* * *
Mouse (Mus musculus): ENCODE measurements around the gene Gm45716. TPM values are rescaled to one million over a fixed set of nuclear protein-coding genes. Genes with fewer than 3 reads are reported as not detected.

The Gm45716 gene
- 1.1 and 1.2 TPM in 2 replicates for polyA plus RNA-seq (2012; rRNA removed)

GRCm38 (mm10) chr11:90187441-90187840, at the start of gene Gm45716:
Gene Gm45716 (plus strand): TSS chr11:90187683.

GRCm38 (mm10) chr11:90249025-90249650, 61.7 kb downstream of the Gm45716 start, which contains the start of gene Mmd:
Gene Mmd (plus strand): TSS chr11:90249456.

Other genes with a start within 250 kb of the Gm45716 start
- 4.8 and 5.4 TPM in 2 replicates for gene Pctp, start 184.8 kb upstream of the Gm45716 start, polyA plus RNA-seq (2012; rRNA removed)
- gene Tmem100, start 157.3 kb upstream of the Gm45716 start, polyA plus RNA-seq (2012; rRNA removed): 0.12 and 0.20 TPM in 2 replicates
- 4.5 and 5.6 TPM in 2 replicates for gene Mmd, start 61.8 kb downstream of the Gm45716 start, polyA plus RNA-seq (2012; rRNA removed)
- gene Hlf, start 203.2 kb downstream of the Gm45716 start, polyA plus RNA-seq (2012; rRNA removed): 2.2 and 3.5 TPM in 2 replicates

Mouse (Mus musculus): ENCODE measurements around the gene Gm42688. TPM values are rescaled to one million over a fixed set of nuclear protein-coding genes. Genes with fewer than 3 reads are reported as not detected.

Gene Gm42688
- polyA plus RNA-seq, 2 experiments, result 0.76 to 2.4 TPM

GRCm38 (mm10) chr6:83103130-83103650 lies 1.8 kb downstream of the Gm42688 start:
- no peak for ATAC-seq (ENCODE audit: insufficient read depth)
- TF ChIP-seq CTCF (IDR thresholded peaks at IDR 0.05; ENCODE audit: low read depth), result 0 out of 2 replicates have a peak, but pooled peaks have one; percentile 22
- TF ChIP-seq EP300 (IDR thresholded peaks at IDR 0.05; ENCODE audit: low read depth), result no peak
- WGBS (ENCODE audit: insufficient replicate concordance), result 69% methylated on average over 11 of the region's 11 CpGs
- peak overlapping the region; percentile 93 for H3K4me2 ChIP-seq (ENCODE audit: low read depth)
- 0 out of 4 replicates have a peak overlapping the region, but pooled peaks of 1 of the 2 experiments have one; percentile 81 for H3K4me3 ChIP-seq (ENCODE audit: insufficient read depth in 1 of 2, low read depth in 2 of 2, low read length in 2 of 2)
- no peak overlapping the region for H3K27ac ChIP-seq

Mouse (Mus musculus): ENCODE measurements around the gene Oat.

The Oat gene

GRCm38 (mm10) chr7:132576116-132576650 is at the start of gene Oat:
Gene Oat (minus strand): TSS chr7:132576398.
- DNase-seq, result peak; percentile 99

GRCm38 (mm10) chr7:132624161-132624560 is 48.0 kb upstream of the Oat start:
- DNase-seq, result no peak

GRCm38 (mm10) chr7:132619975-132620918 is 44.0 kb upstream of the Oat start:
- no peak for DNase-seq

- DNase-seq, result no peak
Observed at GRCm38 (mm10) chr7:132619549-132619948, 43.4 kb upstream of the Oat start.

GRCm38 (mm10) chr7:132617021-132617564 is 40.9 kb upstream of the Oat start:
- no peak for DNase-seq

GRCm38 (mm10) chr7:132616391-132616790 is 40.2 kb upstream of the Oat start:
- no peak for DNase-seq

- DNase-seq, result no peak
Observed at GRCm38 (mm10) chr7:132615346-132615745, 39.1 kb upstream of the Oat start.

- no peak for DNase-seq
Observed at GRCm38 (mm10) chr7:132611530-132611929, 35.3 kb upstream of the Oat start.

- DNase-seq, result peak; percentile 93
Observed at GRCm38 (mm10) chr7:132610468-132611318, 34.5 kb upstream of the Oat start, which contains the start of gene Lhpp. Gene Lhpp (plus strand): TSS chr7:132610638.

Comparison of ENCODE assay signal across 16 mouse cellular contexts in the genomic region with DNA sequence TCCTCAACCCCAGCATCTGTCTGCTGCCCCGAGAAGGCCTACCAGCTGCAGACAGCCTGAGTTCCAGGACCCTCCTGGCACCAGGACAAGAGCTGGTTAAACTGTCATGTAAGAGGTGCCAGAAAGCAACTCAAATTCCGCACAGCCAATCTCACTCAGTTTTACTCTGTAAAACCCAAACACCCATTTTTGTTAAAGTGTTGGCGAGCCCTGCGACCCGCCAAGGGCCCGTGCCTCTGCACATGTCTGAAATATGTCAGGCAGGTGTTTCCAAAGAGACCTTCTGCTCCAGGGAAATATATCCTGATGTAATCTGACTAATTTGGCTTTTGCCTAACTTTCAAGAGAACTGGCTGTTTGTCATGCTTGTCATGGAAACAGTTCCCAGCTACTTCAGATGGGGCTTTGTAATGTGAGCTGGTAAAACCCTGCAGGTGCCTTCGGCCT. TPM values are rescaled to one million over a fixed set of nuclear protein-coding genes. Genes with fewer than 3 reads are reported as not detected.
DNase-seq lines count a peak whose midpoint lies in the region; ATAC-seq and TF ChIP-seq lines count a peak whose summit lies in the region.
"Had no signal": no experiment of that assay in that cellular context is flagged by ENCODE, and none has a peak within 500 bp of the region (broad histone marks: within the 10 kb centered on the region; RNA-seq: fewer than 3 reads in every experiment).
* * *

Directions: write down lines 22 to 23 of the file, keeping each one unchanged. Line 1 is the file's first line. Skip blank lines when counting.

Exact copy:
- 0 out of 4 replicates have a peak overlapping the region, but pooled peaks of 1 of the 2 experiments have one; percentile 81 for H3K4me3 ChIP-seq (ENCODE audit: insufficient read depth in 1 of 2, low read depth in 2 of 2, low read length in 2 of 2)
- no peak overlapping the region for H3K27ac ChIP-seq